MISSION & SERVICE to E-NABLE

The Enable Alliance is the trade name for The Alliance for Project Based Learning Solutions (APBLS). It is a Maryland-based nonprofit with 501(c)(3) designation founded by Maria Esquela, Ivan Owen and others in the summer of 2016. We started the Enable Alliance to develop and maintain and share resources in the global e-NABLE community, promote scientific practices and lifelong learning that would make it easier for one person to help another and make the community more sustainable and resilient.

Our Mission:

Address everyday needs of individuals and communities by building inclusive, collaborative networks of individuals dedicated to humanitarian, project-based learning, boosting access to education, technology and opportunity to develop workforce skills.

What That Looks Like in Action:

The Enable Alliance advocates for students of all ages to learn by doing, using the e-NABLE model of collaboration and innovation to address everyday needs of individuals and communities, particularly in underserved areas. It builds inclusive, collaborative networks of individuals and organizations to support humanitarian, project-based learning. It actively pursues boosting safe access to education, technology and opportunity to develop workforce skills, which also makes e-NABLE a sustainable and resilient ecosystem.

The e-NABLE community is known for designing for upper limbs. It also responds to challenges and individual’s requests for tools, assistive devices for people with vision impairments, teaching manipulatives for kinesthetic learners, beaks and legs for animals, creates art rooted in the perspectives of its projects, and addresses mobile power and connectivity solutions for using technology the field, during disaster response, or planning for disaster recovery.

The Enable Alliance gives the e-NABLE Community:

  • Fiscal sponsorship to those who do not have their own tax-exempt status, with 100% of the funds passing through to the designee.
  • Fundraising, purchasing and shipping solutions and resource sharing to decrease the financial burdens on volunteers.
  • Credentialing, including background checks through Verified Volunteers
  • Development of a shared, transparent, global inventory for a crowdsourced movement through the Living Classroom project at SUNY Polytechnic Institute. This process allows students to gain experience using enterprise software, and allows the community to track receipt of pledged resources, their distribution and impact.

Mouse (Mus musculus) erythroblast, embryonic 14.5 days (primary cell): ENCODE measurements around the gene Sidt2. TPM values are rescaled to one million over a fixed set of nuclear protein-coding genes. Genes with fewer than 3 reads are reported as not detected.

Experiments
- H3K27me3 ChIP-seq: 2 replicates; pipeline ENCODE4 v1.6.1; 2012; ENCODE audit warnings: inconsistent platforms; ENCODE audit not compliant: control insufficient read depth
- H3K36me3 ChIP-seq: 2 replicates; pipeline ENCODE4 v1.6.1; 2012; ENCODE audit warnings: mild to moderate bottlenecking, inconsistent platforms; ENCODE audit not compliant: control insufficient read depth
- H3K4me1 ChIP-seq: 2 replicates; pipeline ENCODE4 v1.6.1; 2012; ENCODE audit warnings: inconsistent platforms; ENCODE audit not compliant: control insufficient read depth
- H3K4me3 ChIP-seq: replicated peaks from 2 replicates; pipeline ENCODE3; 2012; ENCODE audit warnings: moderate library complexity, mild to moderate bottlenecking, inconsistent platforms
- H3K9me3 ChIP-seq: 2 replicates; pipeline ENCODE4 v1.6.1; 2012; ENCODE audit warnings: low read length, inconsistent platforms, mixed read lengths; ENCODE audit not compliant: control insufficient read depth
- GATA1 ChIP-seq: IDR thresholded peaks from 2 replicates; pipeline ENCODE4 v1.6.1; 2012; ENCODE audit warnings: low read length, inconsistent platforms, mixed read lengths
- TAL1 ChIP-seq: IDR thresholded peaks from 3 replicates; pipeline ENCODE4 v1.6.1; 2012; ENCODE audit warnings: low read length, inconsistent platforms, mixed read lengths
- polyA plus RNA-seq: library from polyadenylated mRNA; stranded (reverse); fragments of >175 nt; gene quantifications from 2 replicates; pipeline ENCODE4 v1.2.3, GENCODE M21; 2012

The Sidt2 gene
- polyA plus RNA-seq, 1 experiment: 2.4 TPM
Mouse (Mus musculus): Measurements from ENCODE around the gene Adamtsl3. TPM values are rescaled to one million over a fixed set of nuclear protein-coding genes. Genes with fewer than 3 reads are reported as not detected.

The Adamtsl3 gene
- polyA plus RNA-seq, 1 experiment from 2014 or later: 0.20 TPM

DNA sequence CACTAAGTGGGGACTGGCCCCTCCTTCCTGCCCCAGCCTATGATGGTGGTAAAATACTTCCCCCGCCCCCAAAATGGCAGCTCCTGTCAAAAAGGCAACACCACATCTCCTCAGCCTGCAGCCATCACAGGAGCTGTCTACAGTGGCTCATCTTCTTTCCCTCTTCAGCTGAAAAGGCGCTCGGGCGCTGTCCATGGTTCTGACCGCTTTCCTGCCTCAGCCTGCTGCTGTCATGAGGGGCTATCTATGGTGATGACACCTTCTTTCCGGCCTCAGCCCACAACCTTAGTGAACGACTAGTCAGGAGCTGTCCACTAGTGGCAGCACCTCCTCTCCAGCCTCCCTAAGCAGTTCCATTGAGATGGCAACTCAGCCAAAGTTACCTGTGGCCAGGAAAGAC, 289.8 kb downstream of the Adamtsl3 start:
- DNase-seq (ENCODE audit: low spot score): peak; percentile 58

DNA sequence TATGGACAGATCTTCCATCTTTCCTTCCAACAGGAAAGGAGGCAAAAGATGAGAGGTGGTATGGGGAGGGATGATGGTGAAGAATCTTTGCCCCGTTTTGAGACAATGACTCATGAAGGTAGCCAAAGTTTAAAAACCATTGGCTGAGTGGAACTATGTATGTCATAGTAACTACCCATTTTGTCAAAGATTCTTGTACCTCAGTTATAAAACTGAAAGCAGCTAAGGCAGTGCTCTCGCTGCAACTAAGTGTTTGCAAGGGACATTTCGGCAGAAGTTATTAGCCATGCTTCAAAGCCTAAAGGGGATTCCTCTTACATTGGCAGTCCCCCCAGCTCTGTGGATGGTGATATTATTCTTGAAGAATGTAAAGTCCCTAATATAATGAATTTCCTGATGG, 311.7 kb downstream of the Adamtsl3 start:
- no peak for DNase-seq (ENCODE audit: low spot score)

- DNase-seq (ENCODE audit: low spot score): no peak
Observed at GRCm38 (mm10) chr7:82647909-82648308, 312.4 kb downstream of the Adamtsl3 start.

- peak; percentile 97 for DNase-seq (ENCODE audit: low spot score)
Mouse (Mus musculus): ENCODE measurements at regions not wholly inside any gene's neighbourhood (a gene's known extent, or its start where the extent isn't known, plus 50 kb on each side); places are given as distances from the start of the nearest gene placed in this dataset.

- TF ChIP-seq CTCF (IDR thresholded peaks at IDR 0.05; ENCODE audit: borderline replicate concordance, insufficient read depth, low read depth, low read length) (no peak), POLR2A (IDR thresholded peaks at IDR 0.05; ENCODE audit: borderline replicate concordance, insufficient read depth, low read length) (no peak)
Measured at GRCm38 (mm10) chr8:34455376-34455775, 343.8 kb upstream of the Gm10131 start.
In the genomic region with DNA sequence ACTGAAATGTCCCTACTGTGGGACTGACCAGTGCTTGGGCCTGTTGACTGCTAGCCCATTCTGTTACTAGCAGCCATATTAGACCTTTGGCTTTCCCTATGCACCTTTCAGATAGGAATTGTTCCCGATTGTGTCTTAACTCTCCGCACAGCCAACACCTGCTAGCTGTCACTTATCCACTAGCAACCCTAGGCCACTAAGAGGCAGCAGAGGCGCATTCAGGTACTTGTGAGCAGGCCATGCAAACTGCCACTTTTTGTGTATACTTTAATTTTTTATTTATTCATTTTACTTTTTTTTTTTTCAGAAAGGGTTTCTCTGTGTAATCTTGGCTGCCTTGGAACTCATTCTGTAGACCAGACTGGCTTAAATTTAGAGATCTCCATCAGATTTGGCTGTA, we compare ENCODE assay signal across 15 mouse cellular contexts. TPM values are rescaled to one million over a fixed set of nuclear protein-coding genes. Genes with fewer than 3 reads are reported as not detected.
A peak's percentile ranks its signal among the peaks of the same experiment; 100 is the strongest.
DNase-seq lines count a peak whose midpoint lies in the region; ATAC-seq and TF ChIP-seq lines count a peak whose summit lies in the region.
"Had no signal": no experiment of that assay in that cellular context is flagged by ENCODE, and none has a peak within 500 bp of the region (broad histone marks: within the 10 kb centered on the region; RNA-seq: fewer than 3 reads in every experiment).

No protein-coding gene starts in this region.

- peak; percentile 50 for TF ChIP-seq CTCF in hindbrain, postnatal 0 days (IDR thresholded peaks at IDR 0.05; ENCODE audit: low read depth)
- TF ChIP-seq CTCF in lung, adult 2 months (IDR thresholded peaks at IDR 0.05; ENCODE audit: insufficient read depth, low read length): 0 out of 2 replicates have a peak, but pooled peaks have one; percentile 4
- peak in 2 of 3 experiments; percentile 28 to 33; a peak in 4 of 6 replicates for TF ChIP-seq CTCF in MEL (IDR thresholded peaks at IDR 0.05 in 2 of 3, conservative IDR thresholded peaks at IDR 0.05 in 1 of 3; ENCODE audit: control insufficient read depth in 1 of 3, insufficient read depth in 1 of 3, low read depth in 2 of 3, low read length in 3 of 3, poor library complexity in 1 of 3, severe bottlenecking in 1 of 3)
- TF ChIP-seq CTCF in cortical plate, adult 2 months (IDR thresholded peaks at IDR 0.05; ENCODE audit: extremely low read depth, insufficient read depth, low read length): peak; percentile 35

• Outreach to candidates.
  • Follow-up and sharing outcomes and feedback.
  • Collection and review of evidence of processes in service learning, fabrication, research and community development.
  • Brokering collaboration between subject matter experts engaged in design, fabrication and device distribution and including formal and informal education programs using citizen science and project-based learning
  • Distance learning and mentoring experiences using Open Recognitions. Digital recognitions or badges are key to individuals, groups and the community sharing evidence of their activities and testimony about the skills acquired.  They can leverage these to create social, educational and employment opportunities, have a free and web based portfolio about their learning and achievements, or even assert identity (The Humanitarian Passport Project).
  • Events coordination to ensure that volunteers’ service is focused on creating the devices to medical volunteers who will ensure free fitting, distribution and a point of contact for gathering and sharing user’s feedback.
  • Exploration of scalable solutions to support citizen science and open science, including private and secure communication and data collection, an Institutional Review Board for the community serving and collaborating with vulnerable populations, and a credible journal for community science publications.
  • Promotion of open source practices and defense of intellectual property.
  • Exploration and implementation of blockchain solutions for establishing provenance, supply chain management, credentialing, and more.
  • Advocacy for IRB studies of device recipients and the members of the e-NABLE ecosystem, to increase the sharing of information in credible conferences and publications.
  • Support for our community’s young scientists engaged in presentations, publications, poster sessions or panels.
  • Collecting, curating and sharing community history through images, drawings, prototypes, ephemera from our history, worn devices and other evidence for study as part of a the community legacy.
  • Development of Open Data projects for discussions about the state of the science and technology used by the community.
  • EA Educators’ Exchange, supporting formal and informal educators using Creative Commons Licenses, web-based conferences and resources
  • Organizing and supporting collaborative programming to encourage and further the credibility, conscience and community spirit that goes into e-NABLE projects, including leadership development, teambuilding activities, tours and field experiences, internships, STEM camps, engagement in arts and more.

 

 

 

 

 

 

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